The bill also recognizes the obligation of the people and the Government of Canada to provide dignity, care, and respect to those members of the Canadian Armed Forces who have been disabled or have died as a result of military service and to their dependants in a timely manner. Since Prime Minister Robert Borden addressed the troops in 1917 who were preparing for the Battle of Vimy Ridge, stating, “you need have no fear that the government and the country will fail to show just appreciation of your service”, the terms “military covenant”, “sacred obligation”, or “sacred covenant” have been used off and on by governments and the government of today, and yet the term has not been entrenched in legislation as a form of respect to the members of the Canadian Armed Forces.
Just yesterday, at the Veterans Affairs committee, the Minister of Veterans Affairs spoke about the investment made into developing our armed forces members into the best soldiers they can be and that the same level of commitment must be made in assisting them to integrate into civilian life when they choose not to, or can no longer, serve. The words that he spoke have been echoed in that committee over and over again over the course of the two years of the current government in leadership. This is not something new. It is something that we all agree to and our obligation expressed in Bill C-378 is seen as an absolute expectation by Canadians. It is a value that should be and can be documented for all to see. It should be formally entrenched in legislation as a form of respect to the members of the Canadian Armed Forces.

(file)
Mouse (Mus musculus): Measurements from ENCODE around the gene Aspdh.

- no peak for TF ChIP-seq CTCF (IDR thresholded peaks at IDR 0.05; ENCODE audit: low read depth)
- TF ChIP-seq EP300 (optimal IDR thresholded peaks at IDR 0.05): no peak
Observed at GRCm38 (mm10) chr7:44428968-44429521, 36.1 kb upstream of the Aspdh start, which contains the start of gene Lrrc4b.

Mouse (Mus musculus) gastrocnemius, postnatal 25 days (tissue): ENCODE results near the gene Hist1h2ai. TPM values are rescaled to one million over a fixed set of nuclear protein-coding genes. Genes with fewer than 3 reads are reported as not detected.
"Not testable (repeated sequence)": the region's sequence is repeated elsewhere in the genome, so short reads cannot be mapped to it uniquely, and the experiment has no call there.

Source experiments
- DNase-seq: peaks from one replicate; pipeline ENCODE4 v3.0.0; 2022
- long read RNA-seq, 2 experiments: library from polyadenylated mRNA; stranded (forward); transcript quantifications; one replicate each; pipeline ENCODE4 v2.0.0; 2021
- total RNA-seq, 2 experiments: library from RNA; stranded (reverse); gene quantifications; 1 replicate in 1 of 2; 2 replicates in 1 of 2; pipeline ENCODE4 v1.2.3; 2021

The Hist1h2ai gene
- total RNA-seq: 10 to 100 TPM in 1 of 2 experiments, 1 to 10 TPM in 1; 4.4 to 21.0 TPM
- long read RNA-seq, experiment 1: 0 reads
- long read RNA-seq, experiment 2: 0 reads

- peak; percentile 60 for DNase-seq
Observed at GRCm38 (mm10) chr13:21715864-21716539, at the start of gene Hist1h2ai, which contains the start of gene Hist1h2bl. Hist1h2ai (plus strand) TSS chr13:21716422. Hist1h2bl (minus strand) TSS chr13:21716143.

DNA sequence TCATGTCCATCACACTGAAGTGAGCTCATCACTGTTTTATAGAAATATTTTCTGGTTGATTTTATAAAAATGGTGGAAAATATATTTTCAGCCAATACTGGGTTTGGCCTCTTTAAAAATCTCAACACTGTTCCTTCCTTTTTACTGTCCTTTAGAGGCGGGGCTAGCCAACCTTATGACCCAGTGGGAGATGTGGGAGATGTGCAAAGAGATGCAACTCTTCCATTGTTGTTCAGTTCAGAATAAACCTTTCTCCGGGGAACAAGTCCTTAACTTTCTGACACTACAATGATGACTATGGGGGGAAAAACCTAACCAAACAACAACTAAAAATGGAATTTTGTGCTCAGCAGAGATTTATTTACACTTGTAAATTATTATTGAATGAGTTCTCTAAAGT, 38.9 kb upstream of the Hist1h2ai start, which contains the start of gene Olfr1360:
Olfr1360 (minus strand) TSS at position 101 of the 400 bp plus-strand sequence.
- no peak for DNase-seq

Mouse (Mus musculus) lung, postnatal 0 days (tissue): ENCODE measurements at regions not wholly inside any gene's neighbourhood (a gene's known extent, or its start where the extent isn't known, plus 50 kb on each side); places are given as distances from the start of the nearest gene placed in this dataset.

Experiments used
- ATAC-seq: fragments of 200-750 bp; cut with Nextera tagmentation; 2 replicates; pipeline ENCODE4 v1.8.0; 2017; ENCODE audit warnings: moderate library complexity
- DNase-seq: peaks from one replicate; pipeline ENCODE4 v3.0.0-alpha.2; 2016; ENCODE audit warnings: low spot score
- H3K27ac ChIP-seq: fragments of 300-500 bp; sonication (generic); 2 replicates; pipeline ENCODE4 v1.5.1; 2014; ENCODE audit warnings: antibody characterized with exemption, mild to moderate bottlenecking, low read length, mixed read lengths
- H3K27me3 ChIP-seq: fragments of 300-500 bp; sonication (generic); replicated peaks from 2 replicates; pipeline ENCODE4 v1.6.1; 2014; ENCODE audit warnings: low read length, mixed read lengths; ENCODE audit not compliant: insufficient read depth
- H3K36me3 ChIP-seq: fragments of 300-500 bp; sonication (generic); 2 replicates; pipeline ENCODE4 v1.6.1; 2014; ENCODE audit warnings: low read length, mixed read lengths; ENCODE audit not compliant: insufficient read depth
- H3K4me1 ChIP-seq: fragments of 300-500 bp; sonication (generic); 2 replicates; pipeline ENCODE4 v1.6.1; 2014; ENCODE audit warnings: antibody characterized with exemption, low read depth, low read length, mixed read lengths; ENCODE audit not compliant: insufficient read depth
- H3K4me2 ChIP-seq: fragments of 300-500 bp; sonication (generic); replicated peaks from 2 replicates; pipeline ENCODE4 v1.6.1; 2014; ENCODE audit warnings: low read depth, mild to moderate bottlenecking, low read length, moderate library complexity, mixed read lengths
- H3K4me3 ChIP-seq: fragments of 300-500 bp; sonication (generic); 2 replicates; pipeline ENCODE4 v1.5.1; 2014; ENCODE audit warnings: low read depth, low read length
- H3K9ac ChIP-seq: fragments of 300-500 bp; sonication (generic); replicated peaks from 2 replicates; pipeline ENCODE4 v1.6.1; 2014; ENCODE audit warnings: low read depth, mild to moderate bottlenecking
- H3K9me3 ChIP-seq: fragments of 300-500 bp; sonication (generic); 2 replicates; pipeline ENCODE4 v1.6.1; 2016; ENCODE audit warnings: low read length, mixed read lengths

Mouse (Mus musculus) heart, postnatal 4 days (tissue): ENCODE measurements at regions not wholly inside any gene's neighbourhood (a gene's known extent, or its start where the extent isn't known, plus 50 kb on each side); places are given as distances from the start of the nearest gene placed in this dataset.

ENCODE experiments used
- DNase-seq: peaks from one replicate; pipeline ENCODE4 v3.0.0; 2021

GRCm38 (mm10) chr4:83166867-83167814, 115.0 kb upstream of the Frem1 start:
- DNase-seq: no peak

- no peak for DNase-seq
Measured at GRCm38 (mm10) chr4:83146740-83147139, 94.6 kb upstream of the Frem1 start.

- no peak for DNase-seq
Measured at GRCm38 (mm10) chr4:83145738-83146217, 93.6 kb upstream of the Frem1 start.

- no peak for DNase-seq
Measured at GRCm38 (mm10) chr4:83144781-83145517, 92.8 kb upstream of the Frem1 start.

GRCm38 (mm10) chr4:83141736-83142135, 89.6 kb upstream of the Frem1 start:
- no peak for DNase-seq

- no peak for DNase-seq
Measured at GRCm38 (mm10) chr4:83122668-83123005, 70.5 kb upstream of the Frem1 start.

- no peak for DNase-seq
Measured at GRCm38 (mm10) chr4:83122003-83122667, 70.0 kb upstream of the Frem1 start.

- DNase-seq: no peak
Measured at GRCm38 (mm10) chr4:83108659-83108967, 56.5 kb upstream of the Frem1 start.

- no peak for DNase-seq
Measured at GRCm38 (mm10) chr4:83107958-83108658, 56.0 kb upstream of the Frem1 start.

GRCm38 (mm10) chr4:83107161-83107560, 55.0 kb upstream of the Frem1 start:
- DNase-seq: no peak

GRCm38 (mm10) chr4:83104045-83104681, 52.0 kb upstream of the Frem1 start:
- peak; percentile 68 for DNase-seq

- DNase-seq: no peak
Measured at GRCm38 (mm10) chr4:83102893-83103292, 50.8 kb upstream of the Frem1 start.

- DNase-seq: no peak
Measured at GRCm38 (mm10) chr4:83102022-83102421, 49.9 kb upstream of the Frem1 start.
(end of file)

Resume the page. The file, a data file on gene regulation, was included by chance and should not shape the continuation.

During the member of Parliament for Barrie—Innisfil's time as shadow minister for Veterans Affairs, I had the pleasure of working on committee and travelling with him this past summer, as he mentioned, on a veterans tour. Having the opportunity to go to Victoria, Vancouver, Calgary, Edmonton, Brandon, and then on to Dundurn, Saskatoon, Regina, and Moose Jaw with my Saskatchewan colleague MP for Souris—Moose Mountain, we heard first-hand from so many veterans about the challenges that they face. Some of it was very heartwarming; other parts of it were very heartbreaking. There is no question that a great deal more needs to be done, and veterans hold us accountable to that. Quite honestly, after talking to them face to face and getting to know them, they really do not care who is in power. Whoever is in power is going to hear from them and those who are not in power are going to work with them to encourage the government to move on with the next steps that need to be taken.